That was unusual; I don’t often run into quite so many people I know except at soccer matches.  Still, a woman I met as a grocery cashier is now a Facebook friend and known to me as an artist, and my favorite librarian came to the Post-Season Picnic we fans threw for the soccer team.  With 40,000 residents, Bremerton’s a small city.  My fictional Oakville is even smaller, only half as big.

Most of my life until the last seven years has been spent in larger cities.  I was shy when I was young, and always had my “nose in a book” as my mother used to say, so I didn’t try to know my neighbors—and indeed, we moved too often for that to be easy. Whenever I went out in those cities, I pretty much imagined I was invisible.  In my twenties and thirties, I was “artistic” and often dressed outrageously—and yet I still thought of myself as invisible.  Later I heard the same thing from professional actors:  when you’re on, people don’t see you:  they see the costume, the character, not the person inside.

In a small town, no one is invisible. 

When Liz Archer (in You’re So Vain) walks with Trent Callahan in downtown Oakville, Lucy Grant is bound to see them—or if she doesn’t, someone will be kind enough to tell her about it.  In a small town, gossip (as I like to say of Oakville) is a force of nature.

In a small town, even in these nomadic times, people are still more likely to know their neighbors.  I’ve gotten to know some of mine without even trying.

Although I’ve lived for forty-four years in Western Washington, my Oakville is not out here but in the Midwest.  There are several reasons for that.  

One is that an extremely popular local author, Debbie Macomber, has immortalized a  small town in Kitsap County already.  Not only do I not want it to look like I’m copying her, I don’t want to copy her.  So my small town is elsewhere.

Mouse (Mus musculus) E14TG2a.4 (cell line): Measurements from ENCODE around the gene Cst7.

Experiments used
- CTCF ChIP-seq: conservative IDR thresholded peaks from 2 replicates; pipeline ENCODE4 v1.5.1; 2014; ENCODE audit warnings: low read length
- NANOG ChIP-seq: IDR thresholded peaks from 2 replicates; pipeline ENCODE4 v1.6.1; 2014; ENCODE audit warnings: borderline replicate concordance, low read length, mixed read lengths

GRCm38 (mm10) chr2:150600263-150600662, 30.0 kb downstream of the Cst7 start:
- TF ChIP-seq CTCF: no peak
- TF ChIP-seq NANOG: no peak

For several formative years I lived in the Midwest, and my romantical adolescent soul adored its preposterously grandiose Nineteenth and early Twentieth Century architecture. I longed for the day when I could escape to Europe, but in the meantime I found rich food for daydreams in the churches’ soaring (if smoke-stained) stone spires; the college campus with its pillared and porticoed Classical halls and neo-Gothic dormitories; the ornate county courthouse behind its wrought-iron fence.  So when I began to envision Oakville, memories of Indiana and especially of Ohio with its strong Italian influence, came to mind. 

Every day I write—that is, almost every day, in spite of all my procaffinating—I meet more of Oakville’s residents and fill in more of Oakville’s geography, just as I would in a bricks and mortar town.  In You’re So Vain, I discovered Harmony Coffee and Manzano’s Italian Restaurant with its famous—or infamous—secluded booth. 
Past meets present, yoga meets Christmas,
40-yr-old bachelor Sid meets orange-haired
Melody with her lived-in face--and a
very large puppy steals the show.

In Comfort and Joy (a Christmas story, out soon), I've revisited Harmony Coffee and introduced a bookstore, a natural food store, and the downtown library—which will play an important role in the Valentine story I’m working on now, Heart of Stone.

So far I’m hearing from my readers, both those who have purchased You’re So Vain, and my critique partners and advance readers of Comfort and Joy, that they like Oakville. One of them says, "Tell me where Oakville is, and I'll pack up and move there!" 

I hope you enjoy your visits to Oakville too.

P. S. Procaffination, in case you’re wondering, is the act of procrastinating while drinking coffee.